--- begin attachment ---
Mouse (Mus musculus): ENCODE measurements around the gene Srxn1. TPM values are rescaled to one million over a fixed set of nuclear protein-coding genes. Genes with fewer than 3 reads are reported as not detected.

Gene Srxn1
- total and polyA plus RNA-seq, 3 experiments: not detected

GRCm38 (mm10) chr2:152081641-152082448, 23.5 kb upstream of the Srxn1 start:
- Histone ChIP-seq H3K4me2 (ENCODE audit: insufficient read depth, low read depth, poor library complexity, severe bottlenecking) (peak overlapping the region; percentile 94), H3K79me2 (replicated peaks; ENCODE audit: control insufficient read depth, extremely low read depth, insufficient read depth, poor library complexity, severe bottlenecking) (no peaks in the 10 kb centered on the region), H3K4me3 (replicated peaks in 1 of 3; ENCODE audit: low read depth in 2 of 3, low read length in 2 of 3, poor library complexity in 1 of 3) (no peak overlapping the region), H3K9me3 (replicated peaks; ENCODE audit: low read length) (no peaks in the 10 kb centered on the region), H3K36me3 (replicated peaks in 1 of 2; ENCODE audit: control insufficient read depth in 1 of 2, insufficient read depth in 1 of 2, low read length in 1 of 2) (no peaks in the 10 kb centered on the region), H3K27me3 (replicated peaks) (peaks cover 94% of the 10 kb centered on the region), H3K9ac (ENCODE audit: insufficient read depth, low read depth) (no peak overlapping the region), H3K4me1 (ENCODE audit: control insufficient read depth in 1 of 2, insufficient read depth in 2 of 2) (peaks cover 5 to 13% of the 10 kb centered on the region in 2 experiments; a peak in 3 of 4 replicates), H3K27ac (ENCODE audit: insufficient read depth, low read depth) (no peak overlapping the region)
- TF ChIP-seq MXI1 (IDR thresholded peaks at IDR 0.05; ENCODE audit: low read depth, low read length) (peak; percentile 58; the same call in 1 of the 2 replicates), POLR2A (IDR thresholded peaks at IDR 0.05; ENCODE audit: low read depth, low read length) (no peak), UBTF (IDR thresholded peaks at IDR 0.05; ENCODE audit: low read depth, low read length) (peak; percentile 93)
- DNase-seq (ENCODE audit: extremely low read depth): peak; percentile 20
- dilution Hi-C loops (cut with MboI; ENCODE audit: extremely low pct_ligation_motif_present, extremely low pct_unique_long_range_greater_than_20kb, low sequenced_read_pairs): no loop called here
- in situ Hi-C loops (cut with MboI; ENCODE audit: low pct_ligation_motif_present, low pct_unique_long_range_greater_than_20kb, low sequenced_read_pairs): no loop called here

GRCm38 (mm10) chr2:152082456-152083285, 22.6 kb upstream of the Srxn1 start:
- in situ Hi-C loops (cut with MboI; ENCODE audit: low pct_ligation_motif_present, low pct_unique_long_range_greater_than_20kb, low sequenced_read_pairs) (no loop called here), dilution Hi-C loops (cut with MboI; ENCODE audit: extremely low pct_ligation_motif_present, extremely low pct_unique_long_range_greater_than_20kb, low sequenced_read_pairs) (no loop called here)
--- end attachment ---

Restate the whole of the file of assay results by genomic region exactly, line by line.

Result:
Mouse (Mus musculus): ENCODE measurements around the gene Srxn1. TPM values are rescaled to one million over a fixed set of nuclear protein-coding genes. Genes with fewer than 3 reads are reported as not detected.

Gene Srxn1
- total and polyA plus RNA-seq, 3 experiments: not detected

GRCm38 (mm10) chr2:152081641-152082448, 23.5 kb upstream of the Srxn1 start:
- Histone ChIP-seq H3K4me2 (ENCODE audit: insufficient read depth, low read depth, poor library complexity, severe bottlenecking) (peak overlapping the region; percentile 94), H3K79me2 (replicated peaks; ENCODE audit: control insufficient read depth, extremely low read depth, insufficient read depth, poor library complexity, severe bottlenecking) (no peaks in the 10 kb centered on the region), H3K4me3 (replicated peaks in 1 of 3; ENCODE audit: low read depth in 2 of 3, low read length in 2 of 3, poor library complexity in 1 of 3) (no peak overlapping the region), H3K9me3 (replicated peaks; ENCODE audit: low read length) (no peaks in the 10 kb centered on the region), H3K36me3 (replicated peaks in 1 of 2; ENCODE audit: control insufficient read depth in 1 of 2, insufficient read depth in 1 of 2, low read length in 1 of 2) (no peaks in the 10 kb centered on the region), H3K27me3 (replicated peaks) (peaks cover 94% of the 10 kb centered on the region), H3K9ac (ENCODE audit: insufficient read depth, low read depth) (no peak overlapping the region), H3K4me1 (ENCODE audit: control insufficient read depth in 1 of 2, insufficient read depth in 2 of 2) (peaks cover 5 to 13% of the 10 kb centered on the region in 2 experiments; a peak in 3 of 4 replicates), H3K27ac (ENCODE audit: insufficient read depth, low read depth) (no peak overlapping the region)
- TF ChIP-seq MXI1 (IDR thresholded peaks at IDR 0.05; ENCODE audit: low read depth, low read length) (peak; percentile 58; the same call in 1 of the 2 replicates), POLR2A (IDR thresholded peaks at IDR 0.05; ENCODE audit: low read depth, low read length) (no peak), UBTF (IDR thresholded peaks at IDR 0.05; ENCODE audit: low read depth, low read length) (peak; percentile 93)
- DNase-seq (ENCODE audit: extremely low read depth): peak; percentile 20
- dilution Hi-C loops (cut with MboI; ENCODE audit: extremely low pct_ligation_motif_present, extremely low pct_unique_long_range_greater_than_20kb, low sequenced_read_pairs): no loop called here
- in situ Hi-C loops (cut with MboI; ENCODE audit: low pct_ligation_motif_present, low pct_unique_long_range_greater_than_20kb, low sequenced_read_pairs): no loop called here

GRCm38 (mm10) chr2:152082456-152083285, 22.6 kb upstream of the Srxn1 start:
- in situ Hi-C loops (cut with MboI; ENCODE audit: low pct_ligation_motif_present, low pct_unique_long_range_greater_than_20kb, low sequenced_read_pairs) (no loop called here), dilution Hi-C loops (cut with MboI; ENCODE audit: extremely low pct_ligation_motif_present, extremely low pct_unique_long_range_greater_than_20kb, low sequenced_read_pairs) (no loop called here)